Organizations urge Government to make Live Audio Streaming Accessible

Author : inanunaneni
Publish Date : 2021-09-08


Organizations urge Government to make Live Audio Streaming Accessible

The 76 undersigned civil society, media, disability rights, and government transparency organizations write to urge the Court to commit to providing live audio access to oral arguments on a permanent basis.

Providing live audio access to cases during the ongoing COVID-19 pandemic has convincingly demonstrated the public’s appetite to observe the operations of the Court. It has also shown that the Court can balance increased public access with the integrity of its proceedings. Equitable access to the Court as an institution is imperative for all Americans. Typically, when the Court is open, only 50 to 100 members of the general public are able to attend in-person oral arguments in each case. But in May 2020, the Court began providing the media pool a live audio feed of oral arguments. To increase accessibility, media organizations provided captions in real time. Instead of the 500 to 1,000 people who would have been able to attend the session’s 10 cases in person, more than 130,000 people streamed the arguments live. See After Film 2021

As of September 2021, oral arguments from the May 2020 session have been streamed over 2 million times, and those from the October 2020 term are fast approaching 1 million streams. The demonstrated public interest in these audio broadcasts confirms that the time has come for regular, live access to the Court’s proceedings. The public interest in keeping live audio access to oral arguments outweighs any potential logistical challenge in offering the same streaming opportunities when the Justices return to the Court in person. Limiting real-time access to the Court to those with the ability and means to travel to Washington, DC, and to wait in line for hours, even overnight, makes the Court inaccessible to most Americans. Every member of the public deserves the same access to what’s happening in these cases before the Court.

All federal courts of appeals have held remote oral arguments since the beginning of the pandemic, and both the 9th and DC Circuits have committed to livestreaming arguments post-pandemic.2 Forty-one states and the District of Columbia stream video of some oral arguments in their jurisdiction’s highest court, while at least six more stream live audio. In providing similar access, the nation’s highest court would follow what the lower courts, both federal and state, have already discovered: Giving the public more insight into judicial proceedings reduces the sense that the courts are somehow separate from the public they serve.

During the Supreme Court’s live oral arguments, large numbers of the public have tuned in, giving many Americans their first opportunity to learn about the Court and its proceedings. These advancements have also provided journalists the opportunity to report to their audiences about cases contemporaneously. The public has a right to know what the most powerful court in our country is doing.

Fair and equal justice can’t be delivered without accountability and transparency. Ensuring that live audio of oral arguments remains accessible to the public and requiring media pool participants to caption that audio in real time with live transcription and American Sign Language interpretation would promote transparency and increase public confidence in the nation’s highest court.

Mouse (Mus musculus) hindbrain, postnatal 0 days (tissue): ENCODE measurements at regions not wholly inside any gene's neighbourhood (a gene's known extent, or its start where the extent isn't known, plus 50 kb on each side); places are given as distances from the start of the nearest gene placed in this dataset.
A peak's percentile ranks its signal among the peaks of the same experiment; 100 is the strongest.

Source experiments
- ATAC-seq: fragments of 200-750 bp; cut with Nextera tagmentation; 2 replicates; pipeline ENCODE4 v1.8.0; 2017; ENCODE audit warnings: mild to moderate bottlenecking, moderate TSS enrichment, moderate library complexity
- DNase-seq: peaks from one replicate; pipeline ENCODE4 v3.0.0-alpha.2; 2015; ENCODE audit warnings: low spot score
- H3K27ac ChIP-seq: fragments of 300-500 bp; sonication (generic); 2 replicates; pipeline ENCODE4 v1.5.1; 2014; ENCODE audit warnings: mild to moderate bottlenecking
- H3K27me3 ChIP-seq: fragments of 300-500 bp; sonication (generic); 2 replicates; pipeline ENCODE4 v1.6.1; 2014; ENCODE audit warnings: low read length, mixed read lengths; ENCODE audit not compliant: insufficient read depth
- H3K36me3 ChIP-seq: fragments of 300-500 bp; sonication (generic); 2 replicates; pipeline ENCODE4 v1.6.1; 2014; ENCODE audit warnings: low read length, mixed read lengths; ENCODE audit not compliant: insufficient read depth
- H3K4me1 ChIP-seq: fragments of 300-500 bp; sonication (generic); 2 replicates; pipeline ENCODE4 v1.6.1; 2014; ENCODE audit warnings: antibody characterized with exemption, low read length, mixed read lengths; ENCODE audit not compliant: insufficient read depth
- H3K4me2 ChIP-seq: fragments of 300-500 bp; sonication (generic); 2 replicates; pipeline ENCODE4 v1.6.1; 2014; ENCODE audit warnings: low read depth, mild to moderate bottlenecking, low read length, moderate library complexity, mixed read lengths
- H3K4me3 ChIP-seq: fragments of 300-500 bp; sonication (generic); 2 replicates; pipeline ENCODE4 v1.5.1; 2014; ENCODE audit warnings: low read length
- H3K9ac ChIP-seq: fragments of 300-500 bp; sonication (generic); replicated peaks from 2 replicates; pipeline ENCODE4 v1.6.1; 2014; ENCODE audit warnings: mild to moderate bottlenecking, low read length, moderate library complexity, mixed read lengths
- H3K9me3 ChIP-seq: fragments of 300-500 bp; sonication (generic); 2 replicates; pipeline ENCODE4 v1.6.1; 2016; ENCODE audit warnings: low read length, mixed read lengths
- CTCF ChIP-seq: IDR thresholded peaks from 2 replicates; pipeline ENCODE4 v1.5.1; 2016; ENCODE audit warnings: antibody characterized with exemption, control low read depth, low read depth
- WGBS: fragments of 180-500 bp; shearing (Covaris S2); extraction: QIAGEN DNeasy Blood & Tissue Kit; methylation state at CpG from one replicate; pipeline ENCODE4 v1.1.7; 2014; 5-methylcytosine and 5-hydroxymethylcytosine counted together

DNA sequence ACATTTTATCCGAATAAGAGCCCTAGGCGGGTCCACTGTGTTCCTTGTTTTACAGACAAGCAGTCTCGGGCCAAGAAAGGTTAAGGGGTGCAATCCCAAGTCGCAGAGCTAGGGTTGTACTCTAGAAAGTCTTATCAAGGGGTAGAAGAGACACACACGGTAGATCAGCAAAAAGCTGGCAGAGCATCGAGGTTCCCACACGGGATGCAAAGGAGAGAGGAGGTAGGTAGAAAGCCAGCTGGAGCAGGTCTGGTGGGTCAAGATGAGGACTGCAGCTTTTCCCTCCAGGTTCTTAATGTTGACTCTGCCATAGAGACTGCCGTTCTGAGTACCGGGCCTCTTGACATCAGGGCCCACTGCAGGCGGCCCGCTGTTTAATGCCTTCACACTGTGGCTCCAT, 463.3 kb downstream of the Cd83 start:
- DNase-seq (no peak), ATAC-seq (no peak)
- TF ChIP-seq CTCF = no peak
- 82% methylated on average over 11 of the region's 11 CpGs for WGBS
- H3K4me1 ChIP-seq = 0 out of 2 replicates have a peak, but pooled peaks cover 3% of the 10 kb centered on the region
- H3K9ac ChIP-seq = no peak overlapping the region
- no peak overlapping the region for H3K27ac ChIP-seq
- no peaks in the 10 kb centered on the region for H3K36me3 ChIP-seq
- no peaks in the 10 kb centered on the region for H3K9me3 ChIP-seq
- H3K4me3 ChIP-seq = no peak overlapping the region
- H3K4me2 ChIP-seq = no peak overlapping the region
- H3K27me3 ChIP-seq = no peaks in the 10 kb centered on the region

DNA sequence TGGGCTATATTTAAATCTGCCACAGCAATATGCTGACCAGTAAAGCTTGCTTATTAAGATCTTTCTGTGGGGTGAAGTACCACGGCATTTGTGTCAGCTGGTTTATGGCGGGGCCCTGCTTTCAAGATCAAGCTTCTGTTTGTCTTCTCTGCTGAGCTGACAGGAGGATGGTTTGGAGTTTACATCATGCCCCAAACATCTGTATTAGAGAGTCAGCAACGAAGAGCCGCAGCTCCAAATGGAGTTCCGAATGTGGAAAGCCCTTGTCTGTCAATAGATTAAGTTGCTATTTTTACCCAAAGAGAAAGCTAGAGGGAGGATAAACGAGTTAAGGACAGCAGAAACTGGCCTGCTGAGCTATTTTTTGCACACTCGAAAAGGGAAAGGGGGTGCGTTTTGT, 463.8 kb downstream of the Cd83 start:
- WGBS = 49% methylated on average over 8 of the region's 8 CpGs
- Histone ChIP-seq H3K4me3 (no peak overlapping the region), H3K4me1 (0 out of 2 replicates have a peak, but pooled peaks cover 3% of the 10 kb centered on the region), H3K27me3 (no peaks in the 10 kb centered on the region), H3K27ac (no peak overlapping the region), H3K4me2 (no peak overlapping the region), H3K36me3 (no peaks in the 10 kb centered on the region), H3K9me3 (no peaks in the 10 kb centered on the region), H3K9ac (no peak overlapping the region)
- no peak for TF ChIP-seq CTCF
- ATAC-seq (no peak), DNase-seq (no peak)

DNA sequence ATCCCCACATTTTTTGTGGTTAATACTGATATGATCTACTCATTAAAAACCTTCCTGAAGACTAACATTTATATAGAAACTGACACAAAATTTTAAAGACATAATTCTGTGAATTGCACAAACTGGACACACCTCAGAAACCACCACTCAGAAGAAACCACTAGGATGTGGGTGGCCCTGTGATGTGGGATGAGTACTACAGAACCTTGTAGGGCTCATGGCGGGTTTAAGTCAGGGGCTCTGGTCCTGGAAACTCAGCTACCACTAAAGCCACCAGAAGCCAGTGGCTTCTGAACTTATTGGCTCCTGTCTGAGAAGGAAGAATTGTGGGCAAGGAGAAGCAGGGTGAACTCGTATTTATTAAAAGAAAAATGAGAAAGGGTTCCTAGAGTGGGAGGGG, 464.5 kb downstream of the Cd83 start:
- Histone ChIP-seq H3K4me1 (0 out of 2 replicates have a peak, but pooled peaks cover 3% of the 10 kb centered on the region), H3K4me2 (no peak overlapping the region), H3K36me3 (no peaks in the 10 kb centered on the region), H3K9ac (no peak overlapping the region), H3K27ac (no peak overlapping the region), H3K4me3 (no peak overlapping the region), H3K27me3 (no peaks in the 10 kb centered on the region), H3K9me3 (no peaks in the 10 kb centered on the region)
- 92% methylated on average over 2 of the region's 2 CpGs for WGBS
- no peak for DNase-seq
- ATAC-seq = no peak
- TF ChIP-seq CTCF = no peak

The Court will hear oral arguments by telephone conference on October 5, 6, 7, 13, and 14. In keeping with public health guidance in response to COVID-19, the Justices and counsel will all participate remotely. The oral arguments are scheduled to begin at 10 a.m. On days when more than one case will be heard, there will be a three minute pause before the second case begins.

The Court will provide a live audio feed of the arguments to ABC News (the network pool chair), the Associated Press, and C-SPAN, and they will in turn provide a simultaneous feed for the oral arguments to livestream on various media platforms for public access. The network pool will distribute the teleconference live audio feed to network subscribers. C-SPAN will distribute the audio live via the Capitol Hill hub to all news organizations accredited by the Congressional Radio and Television Gallery. Media organizations not included in the network pool may access the AP live audio feed via an AP website. For more information, media organizations may contact Jack Auresto, AP Washington deputy bureau chief. C-SPAN will livestream and archive the audio of all of the teleconference oral arguments online.

The oral argument audio and a transcript of the oral arguments will be posted on the Court's website following oral argument each day. Providing the ability to do searches and visualize data in dashboards can only go so far when it comes to observability. If a search takes four hours to complete, it’s going to miss out on four hours of incoming data by the time it finishes. That can still be useful for understanding long-term trends and smoothing out bugs. However, if something is going wrong now, DevOps teams want the most up-to-date data sent to observability platforms and analysis tools so they can react quickly.

With the rise of cloud-native infrastructure and soaring data volumes, enterprises continue to make difficult sacrifices around how to use all of their machine data while controlling costs.



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